3. The Three Musketeers (1973) and The Four Musketeers (1974), remade from every other Three Musketeers movie ever


The Three Musketeers has been remade more times than we’d care to count, from the flighty 1948 Gene Kelly version to Peter Hyams’ amazingly choreographed but poorly acted – and dimly shot – The Musketeer in 2001. (The Young Guns-ish 1993 version with Kiefer Sutherland, Charlie Sheen and Chris O’Donnell isn’t all that bad either.) But the best by far remains Richard Lester’s epic double feature. With the best cast ever assembled for a Musketeers adaptation – including Oliver Reed, Michael York, Charlton Heston and Faye Dunaway – Lester’s rollicking first film is as witty and exciting as a story about protecting an adulterous Queen’s honor could be (really witty and exciting, that is), and the second takes a daring dramatic turn as the world crumbles around our dashing heroes in a no holds barred climax. Michael York gets all the craziest choreography, darting around the sets like a handsome spider monkey, but it’s Oliver Reed who anchors the series as the melancholic leader, Athos. Oh yeah, and these movies are sexy as hell, with Raquel Welch camping it up as an adorably clumsy sexpot.

2. The Last of the Mohicans (1992), remade from The Last of the Mohicans (1936)

James Fenimore Cooper’s original adventure novel has been adapted more times than we can possibly remember, but that’s only because Michael Mann’s Last of the Mohicans is the most memorable version. Mann’s adaptation of the 1936 film version stars two-time Academy Award-winner Daniel Day Lewis in his only ‘movie star’ role to date as Hawkeye, a white man raised by Mohicans during the French-Indian War. Hawkeye refuses to join the war effort but is forced into battle after saving the two daughters of a British general from Magua, a Huron chief with a blood vendetta against their father. Magua’s played by Wes Studi, whose calm fury makes him one of the most best movie villains in history. “When the Grey Hair is dead, Magua will eat his heart. Before he dies, Magua will put his children under the knife, so the Grey Hair will know his seed is wiped out forever.” Damn, that’s harsh. The battle sequences are epic, Daniel Day-Lewis makes a dashing hero, and the thrilling final race against time is one of the most dramatic movie climaxes ever. The Last of the Mohicans is just plain one of the best adventure movies of all time. Maybe the best.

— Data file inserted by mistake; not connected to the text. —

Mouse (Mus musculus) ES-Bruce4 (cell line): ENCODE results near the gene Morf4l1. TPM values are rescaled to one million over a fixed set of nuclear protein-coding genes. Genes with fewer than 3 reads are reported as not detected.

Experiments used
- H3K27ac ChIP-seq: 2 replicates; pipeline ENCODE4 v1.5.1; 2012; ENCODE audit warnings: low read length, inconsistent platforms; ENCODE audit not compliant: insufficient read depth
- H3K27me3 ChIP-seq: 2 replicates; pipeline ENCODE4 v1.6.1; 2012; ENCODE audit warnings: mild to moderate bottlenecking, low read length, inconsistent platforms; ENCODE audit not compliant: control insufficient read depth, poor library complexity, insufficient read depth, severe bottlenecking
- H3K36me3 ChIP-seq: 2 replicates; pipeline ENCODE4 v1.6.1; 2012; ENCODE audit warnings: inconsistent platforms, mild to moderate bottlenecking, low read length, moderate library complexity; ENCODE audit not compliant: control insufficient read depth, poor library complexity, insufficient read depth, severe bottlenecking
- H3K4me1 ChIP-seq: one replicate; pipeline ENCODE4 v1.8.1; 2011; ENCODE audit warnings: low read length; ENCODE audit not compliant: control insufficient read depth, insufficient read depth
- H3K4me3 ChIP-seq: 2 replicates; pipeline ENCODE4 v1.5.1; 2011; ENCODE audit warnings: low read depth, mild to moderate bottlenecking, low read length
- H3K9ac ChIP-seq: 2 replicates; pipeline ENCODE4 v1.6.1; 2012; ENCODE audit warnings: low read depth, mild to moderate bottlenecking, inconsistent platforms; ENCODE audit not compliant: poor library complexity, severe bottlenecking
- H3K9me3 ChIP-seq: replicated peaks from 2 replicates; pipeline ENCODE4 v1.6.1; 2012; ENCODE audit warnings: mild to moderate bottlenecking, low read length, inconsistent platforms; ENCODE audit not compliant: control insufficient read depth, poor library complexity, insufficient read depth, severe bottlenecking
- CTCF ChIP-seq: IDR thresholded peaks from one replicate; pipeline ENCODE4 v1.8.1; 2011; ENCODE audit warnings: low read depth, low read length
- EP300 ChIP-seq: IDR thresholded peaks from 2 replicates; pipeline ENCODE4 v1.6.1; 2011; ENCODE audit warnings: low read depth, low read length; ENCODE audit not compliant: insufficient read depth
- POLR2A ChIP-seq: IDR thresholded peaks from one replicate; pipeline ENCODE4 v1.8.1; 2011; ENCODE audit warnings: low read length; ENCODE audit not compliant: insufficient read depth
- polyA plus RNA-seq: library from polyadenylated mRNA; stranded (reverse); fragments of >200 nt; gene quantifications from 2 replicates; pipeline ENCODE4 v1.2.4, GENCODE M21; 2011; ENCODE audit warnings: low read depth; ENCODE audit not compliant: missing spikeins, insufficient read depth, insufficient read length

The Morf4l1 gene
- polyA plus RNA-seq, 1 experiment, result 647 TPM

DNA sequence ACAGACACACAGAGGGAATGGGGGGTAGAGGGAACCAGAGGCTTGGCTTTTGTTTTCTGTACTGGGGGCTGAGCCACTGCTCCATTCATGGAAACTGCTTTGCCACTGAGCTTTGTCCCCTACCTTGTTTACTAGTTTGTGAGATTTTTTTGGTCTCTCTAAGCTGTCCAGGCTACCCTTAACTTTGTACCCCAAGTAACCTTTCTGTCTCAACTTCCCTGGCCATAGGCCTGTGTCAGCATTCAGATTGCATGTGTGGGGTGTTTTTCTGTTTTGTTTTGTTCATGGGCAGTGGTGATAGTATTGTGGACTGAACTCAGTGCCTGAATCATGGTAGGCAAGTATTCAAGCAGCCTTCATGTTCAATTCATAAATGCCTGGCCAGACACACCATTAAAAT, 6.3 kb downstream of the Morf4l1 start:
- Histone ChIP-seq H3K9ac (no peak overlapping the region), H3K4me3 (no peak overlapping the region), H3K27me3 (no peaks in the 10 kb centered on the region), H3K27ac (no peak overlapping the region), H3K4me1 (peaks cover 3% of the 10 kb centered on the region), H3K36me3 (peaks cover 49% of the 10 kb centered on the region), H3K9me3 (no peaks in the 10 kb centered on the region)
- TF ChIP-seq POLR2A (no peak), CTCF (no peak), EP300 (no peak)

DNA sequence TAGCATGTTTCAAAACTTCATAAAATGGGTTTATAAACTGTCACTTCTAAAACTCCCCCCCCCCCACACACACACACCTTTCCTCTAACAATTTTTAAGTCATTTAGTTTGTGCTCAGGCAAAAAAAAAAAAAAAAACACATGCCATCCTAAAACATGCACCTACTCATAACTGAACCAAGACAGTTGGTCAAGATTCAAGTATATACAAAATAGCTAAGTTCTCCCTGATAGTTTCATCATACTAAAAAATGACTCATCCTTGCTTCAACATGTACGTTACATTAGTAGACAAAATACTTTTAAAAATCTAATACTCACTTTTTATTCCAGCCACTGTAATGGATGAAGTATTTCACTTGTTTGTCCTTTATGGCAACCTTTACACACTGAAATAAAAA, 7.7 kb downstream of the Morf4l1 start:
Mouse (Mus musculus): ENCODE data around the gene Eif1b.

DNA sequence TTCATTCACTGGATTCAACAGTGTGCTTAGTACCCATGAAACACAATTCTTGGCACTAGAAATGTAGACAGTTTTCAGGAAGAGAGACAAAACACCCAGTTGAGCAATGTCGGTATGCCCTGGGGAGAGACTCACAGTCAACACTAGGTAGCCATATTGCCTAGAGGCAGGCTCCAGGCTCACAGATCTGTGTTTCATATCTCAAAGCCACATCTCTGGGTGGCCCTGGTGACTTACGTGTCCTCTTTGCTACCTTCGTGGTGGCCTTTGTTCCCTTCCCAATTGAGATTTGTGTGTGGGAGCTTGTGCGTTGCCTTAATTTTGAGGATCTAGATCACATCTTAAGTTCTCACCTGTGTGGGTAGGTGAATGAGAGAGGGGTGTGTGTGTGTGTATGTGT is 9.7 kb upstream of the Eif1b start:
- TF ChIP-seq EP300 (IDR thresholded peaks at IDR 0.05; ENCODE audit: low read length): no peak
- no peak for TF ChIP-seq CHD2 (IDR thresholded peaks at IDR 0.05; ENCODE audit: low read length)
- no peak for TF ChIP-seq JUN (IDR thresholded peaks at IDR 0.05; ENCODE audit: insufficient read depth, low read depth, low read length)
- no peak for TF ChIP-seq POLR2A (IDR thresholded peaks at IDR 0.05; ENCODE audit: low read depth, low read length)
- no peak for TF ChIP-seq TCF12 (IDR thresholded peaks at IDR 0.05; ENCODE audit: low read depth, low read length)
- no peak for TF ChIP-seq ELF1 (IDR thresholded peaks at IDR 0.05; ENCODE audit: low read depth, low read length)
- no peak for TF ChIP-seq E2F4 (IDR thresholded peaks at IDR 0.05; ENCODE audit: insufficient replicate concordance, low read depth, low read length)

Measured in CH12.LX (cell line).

1. Casino Royale (2006), remade from Casino Royale (1966) and the Climax! episode ‘Casino Royale’ (1954)


Was there every any doubt? Martin Campbell’s pulse-pounding remake of Casino Royale put James Bond back on the map, taking the character seriously for the first time in decades with a pretty damned faithful retelling of Ian Fleming’s first Bond novel. Originally adapted as an absurd comedy with David Niven in 1966 and an all-but-forgotten episode of the 1950’s TV series Climax! that co-starred Peter Lorre as the villain LeChiffre, Campbell’s remake became an instant classic with its powerful combination of thrilling action sequences and note-perfect character work. Daniel Craig smoldered as 007, who over the course of the film becomes a hardened killer through torture and betrayal. From the breathless opening parkour chase to one of the craziest car crashes in history, Casino Royale made is the best Bond film yet, and it’s one of the best action movies ever made. Period.